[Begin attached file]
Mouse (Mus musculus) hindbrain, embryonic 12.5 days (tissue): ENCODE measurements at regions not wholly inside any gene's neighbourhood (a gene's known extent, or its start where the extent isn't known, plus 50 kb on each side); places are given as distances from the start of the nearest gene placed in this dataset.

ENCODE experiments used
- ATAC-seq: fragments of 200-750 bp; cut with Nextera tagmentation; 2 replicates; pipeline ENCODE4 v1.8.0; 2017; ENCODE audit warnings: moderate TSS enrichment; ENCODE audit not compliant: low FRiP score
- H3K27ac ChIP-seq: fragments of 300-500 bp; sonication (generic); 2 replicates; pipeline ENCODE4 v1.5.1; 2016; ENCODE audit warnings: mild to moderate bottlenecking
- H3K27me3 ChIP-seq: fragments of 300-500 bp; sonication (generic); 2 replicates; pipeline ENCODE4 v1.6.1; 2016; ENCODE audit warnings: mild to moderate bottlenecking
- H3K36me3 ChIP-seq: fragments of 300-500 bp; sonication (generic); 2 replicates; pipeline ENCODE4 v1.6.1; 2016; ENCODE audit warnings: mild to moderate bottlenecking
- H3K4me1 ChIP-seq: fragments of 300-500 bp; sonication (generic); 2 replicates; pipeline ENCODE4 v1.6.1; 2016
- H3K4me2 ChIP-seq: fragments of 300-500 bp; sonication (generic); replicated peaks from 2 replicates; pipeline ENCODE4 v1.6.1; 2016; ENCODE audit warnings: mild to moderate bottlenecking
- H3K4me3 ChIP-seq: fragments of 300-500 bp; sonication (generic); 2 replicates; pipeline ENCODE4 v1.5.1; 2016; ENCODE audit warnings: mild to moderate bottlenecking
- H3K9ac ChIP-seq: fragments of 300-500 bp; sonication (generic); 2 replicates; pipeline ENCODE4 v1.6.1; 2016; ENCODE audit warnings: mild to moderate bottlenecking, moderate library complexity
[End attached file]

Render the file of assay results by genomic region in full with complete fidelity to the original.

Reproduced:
Mouse (Mus musculus) hindbrain, embryonic 12.5 days (tissue): ENCODE measurements at regions not wholly inside any gene's neighbourhood (a gene's known extent, or its start where the extent isn't known, plus 50 kb on each side); places are given as distances from the start of the nearest gene placed in this dataset.

ENCODE experiments used
- ATAC-seq: fragments of 200-750 bp; cut with Nextera tagmentation; 2 replicates; pipeline ENCODE4 v1.8.0; 2017; ENCODE audit warnings: moderate TSS enrichment; ENCODE audit not compliant: low FRiP score
- H3K27ac ChIP-seq: fragments of 300-500 bp; sonication (generic); 2 replicates; pipeline ENCODE4 v1.5.1; 2016; ENCODE audit warnings: mild to moderate bottlenecking
- H3K27me3 ChIP-seq: fragments of 300-500 bp; sonication (generic); 2 replicates; pipeline ENCODE4 v1.6.1; 2016; ENCODE audit warnings: mild to moderate bottlenecking
- H3K36me3 ChIP-seq: fragments of 300-500 bp; sonication (generic); 2 replicates; pipeline ENCODE4 v1.6.1; 2016; ENCODE audit warnings: mild to moderate bottlenecking
- H3K4me1 ChIP-seq: fragments of 300-500 bp; sonication (generic); 2 replicates; pipeline ENCODE4 v1.6.1; 2016
- H3K4me2 ChIP-seq: fragments of 300-500 bp; sonication (generic); replicated peaks from 2 replicates; pipeline ENCODE4 v1.6.1; 2016; ENCODE audit warnings: mild to moderate bottlenecking
- H3K4me3 ChIP-seq: fragments of 300-500 bp; sonication (generic); 2 replicates; pipeline ENCODE4 v1.5.1; 2016; ENCODE audit warnings: mild to moderate bottlenecking
- H3K9ac ChIP-seq: fragments of 300-500 bp; sonication (generic); 2 replicates; pipeline ENCODE4 v1.6.1; 2016; ENCODE audit warnings: mild to moderate bottlenecking, moderate library complexity